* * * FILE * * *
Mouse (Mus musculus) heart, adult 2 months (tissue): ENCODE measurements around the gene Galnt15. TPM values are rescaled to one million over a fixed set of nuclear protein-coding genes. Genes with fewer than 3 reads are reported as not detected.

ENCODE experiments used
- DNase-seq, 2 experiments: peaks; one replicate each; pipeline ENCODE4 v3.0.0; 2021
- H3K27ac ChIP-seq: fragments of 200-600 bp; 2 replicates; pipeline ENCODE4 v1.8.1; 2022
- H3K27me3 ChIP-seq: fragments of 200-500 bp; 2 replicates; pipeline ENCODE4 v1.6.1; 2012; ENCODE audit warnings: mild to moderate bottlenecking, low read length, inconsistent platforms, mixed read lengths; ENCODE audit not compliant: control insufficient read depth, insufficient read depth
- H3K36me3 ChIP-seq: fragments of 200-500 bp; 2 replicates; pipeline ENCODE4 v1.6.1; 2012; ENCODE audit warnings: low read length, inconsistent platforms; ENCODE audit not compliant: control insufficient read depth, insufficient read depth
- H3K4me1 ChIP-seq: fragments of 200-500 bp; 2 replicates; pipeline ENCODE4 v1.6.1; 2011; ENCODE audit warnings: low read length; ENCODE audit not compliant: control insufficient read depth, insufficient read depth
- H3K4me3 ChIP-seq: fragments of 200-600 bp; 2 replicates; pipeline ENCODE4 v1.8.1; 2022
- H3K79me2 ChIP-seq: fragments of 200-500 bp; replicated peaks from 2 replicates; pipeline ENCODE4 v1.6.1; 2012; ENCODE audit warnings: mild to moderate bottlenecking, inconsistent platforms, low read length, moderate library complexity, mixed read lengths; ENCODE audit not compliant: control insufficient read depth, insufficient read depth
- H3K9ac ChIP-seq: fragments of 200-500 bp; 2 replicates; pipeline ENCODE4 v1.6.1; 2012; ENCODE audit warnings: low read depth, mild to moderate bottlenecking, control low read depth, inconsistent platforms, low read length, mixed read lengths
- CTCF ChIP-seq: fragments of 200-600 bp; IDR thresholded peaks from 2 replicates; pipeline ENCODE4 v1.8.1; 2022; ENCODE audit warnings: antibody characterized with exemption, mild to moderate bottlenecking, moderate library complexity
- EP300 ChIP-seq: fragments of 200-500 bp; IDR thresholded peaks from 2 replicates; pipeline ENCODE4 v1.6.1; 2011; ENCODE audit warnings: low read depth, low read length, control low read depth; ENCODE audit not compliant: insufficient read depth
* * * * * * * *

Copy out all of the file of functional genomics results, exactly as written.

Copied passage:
Mouse (Mus musculus) heart, adult 2 months (tissue): ENCODE measurements around the gene Galnt15. TPM values are rescaled to one million over a fixed set of nuclear protein-coding genes. Genes with fewer than 3 reads are reported as not detected.

ENCODE experiments used
- DNase-seq, 2 experiments: peaks; one replicate each; pipeline ENCODE4 v3.0.0; 2021
- H3K27ac ChIP-seq: fragments of 200-600 bp; 2 replicates; pipeline ENCODE4 v1.8.1; 2022
- H3K27me3 ChIP-seq: fragments of 200-500 bp; 2 replicates; pipeline ENCODE4 v1.6.1; 2012; ENCODE audit warnings: mild to moderate bottlenecking, low read length, inconsistent platforms, mixed read lengths; ENCODE audit not compliant: control insufficient read depth, insufficient read depth
- H3K36me3 ChIP-seq: fragments of 200-500 bp; 2 replicates; pipeline ENCODE4 v1.6.1; 2012; ENCODE audit warnings: low read length, inconsistent platforms; ENCODE audit not compliant: control insufficient read depth, insufficient read depth
- H3K4me1 ChIP-seq: fragments of 200-500 bp; 2 replicates; pipeline ENCODE4 v1.6.1; 2011; ENCODE audit warnings: low read length; ENCODE audit not compliant: control insufficient read depth, insufficient read depth
- H3K4me3 ChIP-seq: fragments of 200-600 bp; 2 replicates; pipeline ENCODE4 v1.8.1; 2022
- H3K79me2 ChIP-seq: fragments of 200-500 bp; replicated peaks from 2 replicates; pipeline ENCODE4 v1.6.1; 2012; ENCODE audit warnings: mild to moderate bottlenecking, inconsistent platforms, low read length, moderate library complexity, mixed read lengths; ENCODE audit not compliant: control insufficient read depth, insufficient read depth
- H3K9ac ChIP-seq: fragments of 200-500 bp; 2 replicates; pipeline ENCODE4 v1.6.1; 2012; ENCODE audit warnings: low read depth, mild to moderate bottlenecking, control low read depth, inconsistent platforms, low read length, mixed read lengths
- CTCF ChIP-seq: fragments of 200-600 bp; IDR thresholded peaks from 2 replicates; pipeline ENCODE4 v1.8.1; 2022; ENCODE audit warnings: antibody characterized with exemption, mild to moderate bottlenecking, moderate library complexity
- EP300 ChIP-seq: fragments of 200-500 bp; IDR thresholded peaks from 2 replicates; pipeline ENCODE4 v1.6.1; 2011; ENCODE audit warnings: low read depth, low read length, control low read depth; ENCODE audit not compliant: insufficient read depth